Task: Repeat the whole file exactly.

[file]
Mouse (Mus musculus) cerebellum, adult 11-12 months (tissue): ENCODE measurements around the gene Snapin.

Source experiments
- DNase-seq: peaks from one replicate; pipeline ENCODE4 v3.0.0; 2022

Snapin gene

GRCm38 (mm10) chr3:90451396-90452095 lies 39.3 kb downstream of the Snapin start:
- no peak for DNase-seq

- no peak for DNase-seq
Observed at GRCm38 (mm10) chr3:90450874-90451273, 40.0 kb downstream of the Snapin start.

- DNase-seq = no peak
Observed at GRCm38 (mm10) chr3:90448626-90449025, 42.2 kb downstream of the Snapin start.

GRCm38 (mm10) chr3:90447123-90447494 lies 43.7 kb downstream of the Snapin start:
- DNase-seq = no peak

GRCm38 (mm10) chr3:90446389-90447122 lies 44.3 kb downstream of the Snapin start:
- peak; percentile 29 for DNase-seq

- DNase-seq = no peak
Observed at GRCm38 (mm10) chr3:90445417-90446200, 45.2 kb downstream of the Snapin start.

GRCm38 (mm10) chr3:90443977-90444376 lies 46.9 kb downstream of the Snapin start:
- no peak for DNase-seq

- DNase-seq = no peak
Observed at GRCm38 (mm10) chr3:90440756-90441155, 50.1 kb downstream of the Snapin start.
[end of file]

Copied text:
Mouse (Mus musculus) cerebellum, adult 11-12 months (tissue): ENCODE measurements around the gene Snapin.

Source experiments
- DNase-seq: peaks from one replicate; pipeline ENCODE4 v3.0.0; 2022

Snapin gene

GRCm38 (mm10) chr3:90451396-90452095 lies 39.3 kb downstream of the Snapin start:
- no peak for DNase-seq

- no peak for DNase-seq
Observed at GRCm38 (mm10) chr3:90450874-90451273, 40.0 kb downstream of the Snapin start.

- DNase-seq = no peak
Observed at GRCm38 (mm10) chr3:90448626-90449025, 42.2 kb downstream of the Snapin start.

GRCm38 (mm10) chr3:90447123-90447494 lies 43.7 kb downstream of the Snapin start:
- DNase-seq = no peak

GRCm38 (mm10) chr3:90446389-90447122 lies 44.3 kb downstream of the Snapin start:
- peak; percentile 29 for DNase-seq

- DNase-seq = no peak
Observed at GRCm38 (mm10) chr3:90445417-90446200, 45.2 kb downstream of the Snapin start.

GRCm38 (mm10) chr3:90443977-90444376 lies 46.9 kb downstream of the Snapin start:
- no peak for DNase-seq

- DNase-seq = no peak
Observed at GRCm38 (mm10) chr3:90440756-90441155, 50.1 kb downstream of the Snapin start.